Monday, August 22, 2005

John Sullivan takes on Chicago's Royal Families-- Lipinskis, Daleys, Madigans and Hyneses--on TV

John Sullivan: She wanted to get tutoring for that student, and all I could tell her was there was not enough funds to do it. That’s all we could tell her. So, what are we going to do? Are we going to take money away from the public schools?

Jeff Berkowitz: Give her the eleven thousand dollars that she’s getting now [in the form of in-kind expenditures for a failing school]. Let her go to a private school.

John Sullivan: Take money away from the public schools to do that?

Berkowitz: I can’t believe you don’t want to do that.
Tonight’s City of Chicago edition of “Public Affairs,” features 3rd Cong. Dist. Democratic Primary candidate John Sullivan [D-Chicago], who is taking on 3rd CD Cong. Dan Lipinski, the freshman congressman and son of Bill Lipinski, the former 22 year congressman from the 3rd Cong. Dist. The show airs throughout the City of Chicago [in the regular “Public Affairs,” City of Chicago time slot] tonight at 8:30 pm on CANTV, Cable Ch. 21.
See here for more about the topics covered in tonight’s show, John Sullivan's background and a partial transcript of the show and see here for another partial transcript of tonight’s show.
Yet another partial transcript of tonight’s show in the City of Chicago with 3rd Cong. Dist. candidate John Sullivan is included below.
You can reach John Sullivan at

Jeff Berkowitz: Education. School vouchers. Bill Lipinski supported that. [Cong.] Dan Lipinski supports school vouchers, school choice. What do you say?

John Sullivan: I think-

Berkowitz: Give people some choice over where they send their kids to school-

John Sullivan: You know, I’m not in favor of school vouchers.

Berkowitz: You’re not? You went to a parochial school [and your mother taught in a parochial school]. Your parents exercised choice, and you don’t want to give people of lower income, of lower means-- the same kind of choice?

John Sullivan: I think we can do more to help people with, uh, with-- especially lower middle class people and middle class people to give them breaks.

Berkowitz: Well, right now-- We spend, in the City of Chicago [public schools], eleven thousand dollars, per kid, per year. Take that eleven thousand dollars and give it to-- forty percent of your constituents live in the city of Chicago—let them choose how to spend that eleven thousand dollars. You are saying you can do something more? Let those people go-

John Sullivan: I’m saying-

Berkowitz: Excuse me, if they want to stay in the public schools, they can stay there. If they want to go, let them go. You went [exited the public schools], and you don’t want them to have that choice?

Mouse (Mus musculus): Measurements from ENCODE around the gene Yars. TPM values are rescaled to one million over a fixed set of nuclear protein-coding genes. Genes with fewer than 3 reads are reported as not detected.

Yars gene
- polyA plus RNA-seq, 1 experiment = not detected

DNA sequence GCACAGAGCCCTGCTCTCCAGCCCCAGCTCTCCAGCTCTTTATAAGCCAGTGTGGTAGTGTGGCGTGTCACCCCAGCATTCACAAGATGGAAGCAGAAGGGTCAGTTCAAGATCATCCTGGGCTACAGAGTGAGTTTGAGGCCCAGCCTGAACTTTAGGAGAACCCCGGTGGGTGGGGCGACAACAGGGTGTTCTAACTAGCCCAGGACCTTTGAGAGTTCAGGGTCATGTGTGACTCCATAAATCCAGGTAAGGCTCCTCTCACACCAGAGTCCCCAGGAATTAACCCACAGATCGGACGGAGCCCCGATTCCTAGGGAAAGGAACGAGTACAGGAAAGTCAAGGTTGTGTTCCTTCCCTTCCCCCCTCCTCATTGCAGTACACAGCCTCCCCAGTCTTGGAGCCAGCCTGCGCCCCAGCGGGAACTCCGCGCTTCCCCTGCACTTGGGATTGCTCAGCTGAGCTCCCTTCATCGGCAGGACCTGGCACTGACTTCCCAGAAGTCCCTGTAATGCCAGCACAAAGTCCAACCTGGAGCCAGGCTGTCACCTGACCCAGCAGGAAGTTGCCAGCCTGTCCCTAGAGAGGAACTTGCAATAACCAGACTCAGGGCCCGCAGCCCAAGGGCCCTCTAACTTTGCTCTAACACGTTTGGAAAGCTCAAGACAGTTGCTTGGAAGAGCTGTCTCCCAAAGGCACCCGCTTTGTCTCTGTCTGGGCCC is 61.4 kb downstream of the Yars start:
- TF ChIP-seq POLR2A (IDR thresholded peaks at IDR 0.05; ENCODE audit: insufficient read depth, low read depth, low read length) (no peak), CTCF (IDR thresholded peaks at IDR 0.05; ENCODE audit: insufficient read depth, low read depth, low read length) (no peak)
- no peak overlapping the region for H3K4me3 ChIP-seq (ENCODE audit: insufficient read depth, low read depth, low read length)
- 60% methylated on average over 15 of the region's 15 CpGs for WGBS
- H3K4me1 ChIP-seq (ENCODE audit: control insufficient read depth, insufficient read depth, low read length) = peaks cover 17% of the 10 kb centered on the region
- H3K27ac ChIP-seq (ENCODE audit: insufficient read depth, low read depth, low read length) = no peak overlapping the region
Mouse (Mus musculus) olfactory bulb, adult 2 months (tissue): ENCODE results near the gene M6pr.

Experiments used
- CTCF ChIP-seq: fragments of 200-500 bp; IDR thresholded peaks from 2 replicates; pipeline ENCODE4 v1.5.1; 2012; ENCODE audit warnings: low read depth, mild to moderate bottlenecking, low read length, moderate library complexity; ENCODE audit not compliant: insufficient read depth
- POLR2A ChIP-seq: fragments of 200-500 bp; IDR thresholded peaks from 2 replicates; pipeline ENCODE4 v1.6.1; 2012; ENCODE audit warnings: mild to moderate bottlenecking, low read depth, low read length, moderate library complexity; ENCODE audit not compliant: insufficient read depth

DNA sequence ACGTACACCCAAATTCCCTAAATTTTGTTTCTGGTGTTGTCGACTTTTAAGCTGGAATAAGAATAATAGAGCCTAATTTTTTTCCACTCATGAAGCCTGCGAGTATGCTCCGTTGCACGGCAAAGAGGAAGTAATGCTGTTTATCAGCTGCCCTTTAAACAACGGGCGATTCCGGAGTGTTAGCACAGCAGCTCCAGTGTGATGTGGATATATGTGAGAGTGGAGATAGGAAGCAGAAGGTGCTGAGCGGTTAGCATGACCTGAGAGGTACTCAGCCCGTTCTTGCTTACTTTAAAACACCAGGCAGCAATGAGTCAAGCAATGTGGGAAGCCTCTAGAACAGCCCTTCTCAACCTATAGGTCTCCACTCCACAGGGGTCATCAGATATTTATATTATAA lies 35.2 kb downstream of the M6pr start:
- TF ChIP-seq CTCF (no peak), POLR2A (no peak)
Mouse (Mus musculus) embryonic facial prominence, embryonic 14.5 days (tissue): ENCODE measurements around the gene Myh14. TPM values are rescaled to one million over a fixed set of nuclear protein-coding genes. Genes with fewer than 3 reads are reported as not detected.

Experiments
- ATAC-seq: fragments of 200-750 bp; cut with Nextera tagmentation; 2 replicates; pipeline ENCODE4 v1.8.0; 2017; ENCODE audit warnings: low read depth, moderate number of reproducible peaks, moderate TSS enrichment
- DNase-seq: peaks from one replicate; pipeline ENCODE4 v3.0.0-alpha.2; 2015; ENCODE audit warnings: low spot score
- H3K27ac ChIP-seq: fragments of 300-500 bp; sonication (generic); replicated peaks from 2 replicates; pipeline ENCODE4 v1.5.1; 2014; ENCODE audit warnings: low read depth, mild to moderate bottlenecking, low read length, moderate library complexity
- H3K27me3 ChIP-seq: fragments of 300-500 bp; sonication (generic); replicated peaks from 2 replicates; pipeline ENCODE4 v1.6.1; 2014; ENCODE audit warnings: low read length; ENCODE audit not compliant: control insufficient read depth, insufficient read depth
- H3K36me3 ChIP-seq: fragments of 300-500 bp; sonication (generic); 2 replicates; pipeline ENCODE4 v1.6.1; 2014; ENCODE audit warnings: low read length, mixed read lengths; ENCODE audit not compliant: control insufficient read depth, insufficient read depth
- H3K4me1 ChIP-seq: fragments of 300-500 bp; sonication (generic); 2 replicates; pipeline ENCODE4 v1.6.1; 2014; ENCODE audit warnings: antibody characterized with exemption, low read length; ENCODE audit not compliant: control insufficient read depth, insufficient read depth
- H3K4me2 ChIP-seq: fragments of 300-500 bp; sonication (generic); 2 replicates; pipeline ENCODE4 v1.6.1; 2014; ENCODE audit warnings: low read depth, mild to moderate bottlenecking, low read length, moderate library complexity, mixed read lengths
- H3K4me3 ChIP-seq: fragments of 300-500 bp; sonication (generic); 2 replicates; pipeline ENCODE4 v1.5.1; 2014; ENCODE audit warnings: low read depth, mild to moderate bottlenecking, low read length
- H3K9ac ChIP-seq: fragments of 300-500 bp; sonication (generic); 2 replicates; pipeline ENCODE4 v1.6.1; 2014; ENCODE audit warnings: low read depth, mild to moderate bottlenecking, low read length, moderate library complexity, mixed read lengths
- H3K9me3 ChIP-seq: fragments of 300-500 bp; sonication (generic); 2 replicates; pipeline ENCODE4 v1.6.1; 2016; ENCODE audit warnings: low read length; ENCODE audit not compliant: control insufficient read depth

John Sullivan: [What] I’m saying is, the education system-- we cannot draw, we cannot take away funding from the public school system in this country. We can’t do it. We don’t have enough funding for the public school system, as it is.

Berkowitz: I’m talking about the kids. If two hundred fifty thousand kids go out [of the public school system], half the money goes out. They [the public schools] still have [half] the funds [left] to educate half the kids. Why is that wrong? Do you care about the kids in the public schools, or do you care about the public schools?

John Sullivan: It’s not that easy. I care about the kids in the public schools. Obviously, Obviously.

Berkowitz: Well, then, give them that choice.

John Sullivan: No, but here’s the problem.

Berkowitz: You had the choice and you don’t want to give them the choice?

John Sullivan: Right now, I’m on my local school board [local school council] and there is a-- there is a mother [who] came with her child the other day to one of our [LSC] meetings-- and said her child could not read and he’s in the third grade, and she wanted to get tutoring for that-

Berkowitz: Is she in a public school?

John Sullivan: Yes.

Berkowitz: Well, then—let that kid go, let him go to a private school.

John Sullivan: She wanted to get tutoring for that student, and all I could tell her was there was not enough funds to do it. That’s all we could tell her.
So, what are we going to do? Are we going to take money away from the public schools?

Berkowitz: Give her the eleven thousand dollars that she’s getting now [in the form of in-kind expenditures for a failing school]. Let her go to a private school.

John Sullivan: Take money away from the public schools to do that?

Berkowitz: I can’t believe you don’t want to do that.

John Sullivan: I’m not in favor of taking money away from the public schools.

Berkowitz: What about the kids in the public schools? Here’s a mother whose kid is not learning how to read [in the public schools].

John Sullivan: We need to do more to help the students [in the public schools].

Berkowitz: So, would you say-- is it a Judeo-Christian-Islam ethic now [in the U. S.]? It used to be Judeo-Christian ethic?

John Sullivan: Uh, yeah, like I said, I think as long as, as long as everybody has a chance to display what they believe.

Berkowitz: Equal chance.

John Sullivan: Yes. Absolutely.

Berkowitz: Gays. Where are you on that, would you, you, in general, would you support bans on discrimination against gays and lesbians in housing and employment?

John Sullivan: Yes, I would. I believe that no one should be discriminated against in this country, the United States of America. We need to move beyond that.

Berkowitz: What about Gays in the military? You differ with [Cong.]Dan Lipinski, you think gays should be in the military?

John Sullivan: Well, I think, yes. That gays have a right to serve in the military. I think the “don’t ask, don’t tell” policy for the most part, has worked. I think Dan Lipinski, so far, has said he doesn’t believe in that policy and he believes that gays should not be allowed to serve in the military.

Berkowitz: Following in his father’s footsteps on that-- Bill Lipinski took the same position, Dan is following in that?

John Sullivan: Uh, I’m not sure.

Berkowitz: You think, you think he is not representing the district? If you looked at that district, you’d say the third congressional district would agree with you, is that what you’re saying?

John Sullivan: Well, I’m saying--

Berkowitz: Gays should be allowed…Or, just that that’s your view?

John Sullivan: In a time of war, when people are willing to stand up and serve and go and serve our country, we shouldn’t be asking them whether or not they’re gay and having that be the determination of whether they can go and fight and defend our country.